(Bloomberg) -- Hong Kong’s government doesn’t see any benefit in conceding to more demands from protesters and the increasingly violent demonstrations are unlikely to stop anytime soon, according to a top adviser to leader Carrie Lam.
Radical demonstrators -- some of whom have lobbed petrol bombs at police and vandalized subway stations in recent weeks -- won’t give up their struggle even if the government meets all of their demands, said Bernard Chan, convener of the city’s Executive Council. While more moderate protesters may be swayed by moves to address social inequality, their die-hard peers are unlikely to give up, he said.
“No one is foolish enough to think that the more violent, more radicalized ones will dissipate anytime soon -- I’m afraid that this might drag on for a while,” Chan said in an interview this week. “They give the impression that it’s the five demands they want, and they’ll walk. Come on, we all know that’s not true. The five demands may be just the outset. The underlying issues are about all the other social issues we’re facing in Hong Kong.”
Chan spoke after another weekend of protests descended into violence, less than two weeks since Lam’s government made its most significant concession to date by announcing it would formally withdraw a controversial bill that kicked off the movement. While that met one of the five demands called for by protesters, it did little to quell the unrest.
Timeline: Hong Kong’s 100 Days of Protests
The city has been gripped by historic pro-democracy rallies that have stretched into a fourth month. What began as pushback against legislation allowing extraditions to China has shifted into calls for greater democratic freedoms.
Hong Kong authorities said Wednesday that they would cancel a National Day fireworks display scheduled for Oct. 1, the politically-sensitive 70th anniversary of Communist Party rule in China, citing safety concerns. Large crowds are expected to protest in the city on that day, and key organizer the Civil Human Rights Front has said it will apply for a permit to march.
U.S. lawmakers are considering passing legislation that would sanction Chinese officials responsible for abducting or extraditing anyone from Hong Kong to the mainland. It would also seek to safeguard the autonomy that underpins special trading privileges for Hong Kong, which are crucial to its economy.
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In addition to the withdrawal of the extradition bill, Hong Kong’s demonstrators have also called for an independent inquiry into the violence, an amnesty for those charged during the unrest, rescinding the categorization of participants as “rioters” and the implementation of full universal suffrage. Tens of thousands marched in the city center over the weekend, some chanting “Five Demands, Not One Less.”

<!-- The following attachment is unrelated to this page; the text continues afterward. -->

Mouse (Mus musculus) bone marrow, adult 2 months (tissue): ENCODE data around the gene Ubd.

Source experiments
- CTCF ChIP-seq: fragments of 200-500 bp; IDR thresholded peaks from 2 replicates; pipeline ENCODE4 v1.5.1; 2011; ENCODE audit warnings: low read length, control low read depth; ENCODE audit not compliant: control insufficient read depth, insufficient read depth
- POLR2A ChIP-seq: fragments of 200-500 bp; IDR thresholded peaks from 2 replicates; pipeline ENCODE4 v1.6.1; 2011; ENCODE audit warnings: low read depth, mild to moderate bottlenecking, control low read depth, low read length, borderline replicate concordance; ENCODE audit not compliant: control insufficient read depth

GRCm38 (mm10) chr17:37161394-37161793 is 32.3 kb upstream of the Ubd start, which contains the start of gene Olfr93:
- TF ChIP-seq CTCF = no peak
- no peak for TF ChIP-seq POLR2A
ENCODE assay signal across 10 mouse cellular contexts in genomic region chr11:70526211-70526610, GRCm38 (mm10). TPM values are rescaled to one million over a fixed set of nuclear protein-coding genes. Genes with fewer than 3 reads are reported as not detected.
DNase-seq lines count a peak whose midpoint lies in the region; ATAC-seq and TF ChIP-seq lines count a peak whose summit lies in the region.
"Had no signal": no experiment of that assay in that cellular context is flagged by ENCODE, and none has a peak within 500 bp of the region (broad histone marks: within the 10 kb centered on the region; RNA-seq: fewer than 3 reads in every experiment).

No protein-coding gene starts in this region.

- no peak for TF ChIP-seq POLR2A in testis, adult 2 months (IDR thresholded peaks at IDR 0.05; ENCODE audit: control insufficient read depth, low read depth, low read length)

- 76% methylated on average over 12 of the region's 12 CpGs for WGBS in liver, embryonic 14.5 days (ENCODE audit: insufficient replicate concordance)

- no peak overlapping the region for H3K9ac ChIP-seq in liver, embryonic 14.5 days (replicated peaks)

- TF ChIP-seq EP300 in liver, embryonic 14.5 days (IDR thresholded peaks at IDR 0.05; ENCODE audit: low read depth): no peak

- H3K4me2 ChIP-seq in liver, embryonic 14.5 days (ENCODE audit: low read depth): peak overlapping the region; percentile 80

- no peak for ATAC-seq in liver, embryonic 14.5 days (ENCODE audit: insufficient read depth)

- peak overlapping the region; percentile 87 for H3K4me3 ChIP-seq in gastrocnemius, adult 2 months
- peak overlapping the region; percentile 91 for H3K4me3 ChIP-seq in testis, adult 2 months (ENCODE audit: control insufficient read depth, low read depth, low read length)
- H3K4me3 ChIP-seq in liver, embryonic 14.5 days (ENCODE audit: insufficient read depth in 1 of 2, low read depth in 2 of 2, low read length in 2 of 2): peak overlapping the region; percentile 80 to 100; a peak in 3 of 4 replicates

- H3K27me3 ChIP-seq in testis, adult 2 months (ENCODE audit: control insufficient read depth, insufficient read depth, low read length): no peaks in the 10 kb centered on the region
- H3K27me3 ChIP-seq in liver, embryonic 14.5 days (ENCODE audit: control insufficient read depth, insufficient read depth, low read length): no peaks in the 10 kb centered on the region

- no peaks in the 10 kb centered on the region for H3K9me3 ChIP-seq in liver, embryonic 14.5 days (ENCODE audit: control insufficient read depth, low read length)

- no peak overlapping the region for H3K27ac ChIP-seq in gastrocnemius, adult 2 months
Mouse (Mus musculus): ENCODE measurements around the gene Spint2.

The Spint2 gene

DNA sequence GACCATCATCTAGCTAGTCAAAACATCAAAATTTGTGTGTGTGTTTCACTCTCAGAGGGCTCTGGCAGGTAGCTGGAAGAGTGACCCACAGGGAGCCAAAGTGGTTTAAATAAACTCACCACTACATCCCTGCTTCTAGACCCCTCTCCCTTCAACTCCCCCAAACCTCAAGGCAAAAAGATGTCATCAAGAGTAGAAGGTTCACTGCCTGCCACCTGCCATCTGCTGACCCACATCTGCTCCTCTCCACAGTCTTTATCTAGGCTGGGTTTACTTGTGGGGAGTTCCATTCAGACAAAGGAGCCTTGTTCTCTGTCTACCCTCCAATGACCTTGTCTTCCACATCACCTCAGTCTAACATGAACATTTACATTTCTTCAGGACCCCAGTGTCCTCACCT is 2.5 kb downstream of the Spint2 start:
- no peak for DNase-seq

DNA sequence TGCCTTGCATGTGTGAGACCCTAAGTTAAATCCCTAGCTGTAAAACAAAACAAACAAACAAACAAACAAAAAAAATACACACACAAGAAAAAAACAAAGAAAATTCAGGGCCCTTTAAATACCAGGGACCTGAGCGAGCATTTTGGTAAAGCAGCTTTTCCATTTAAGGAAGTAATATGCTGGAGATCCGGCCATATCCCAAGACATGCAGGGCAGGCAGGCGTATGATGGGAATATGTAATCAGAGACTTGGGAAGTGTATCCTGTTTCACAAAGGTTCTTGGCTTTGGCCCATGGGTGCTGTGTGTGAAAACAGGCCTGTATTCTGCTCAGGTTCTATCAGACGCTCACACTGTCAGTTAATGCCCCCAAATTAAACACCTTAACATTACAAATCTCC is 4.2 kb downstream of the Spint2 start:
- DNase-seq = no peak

Chan said amnesty for people charged with crimes was a “no go” as it violated Hong Kong’s rule of law. Launching a formal inquiry would take too long, possibly years, and wouldn’t do anything to solve the immediate crisis, he added.
“It sounds good, it might be a good diversion, but it’s not solving the problem,” Chan said.
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Lam’s government is intent on addressing the social inequality they believe is the root cause of the protests, Chan said, despite many protesters insisting their real grievance is Hong Kong’s lack of true democracy. One survey led by the Chinese University of Hong Kong suggested that calls for an independent inquiry also ranked near the top of the protesters’ motivations.
He said he hoped Lam’s efforts to engage in dialogue with residents will help end demonstrations, but added that the movement’s leaderless nature has complicated that process. In a briefing this week, Lam said she will meet with local district councilors on Wednesday evening and begin meetings with citizens next week as part of a formal dialogue process.
However, Chan said many people didn’t want to be seen meeting Lam, whose popularity has plunged as unrest worsens.
“Some people have accused her of hiding. It’s not true. She’s been seeing people every day since June, but funnily enough, many would prefer not to be seen meeting her,” he said. “I guess they’re afraid people might question, ‘Why you? Why are you seeing her? Are you representing us?’”
(Adds firework cancellation in sixth paragraph.)
--With assistance from Natalie Lung.
To contact the reporter on this story: Iain Marlow in Hong Kong at firstname.lastname@example.org
To contact the editors responsible for this story: Daniel Ten Kate at email@example.com, Karen Leigh, Jon Herskovitz
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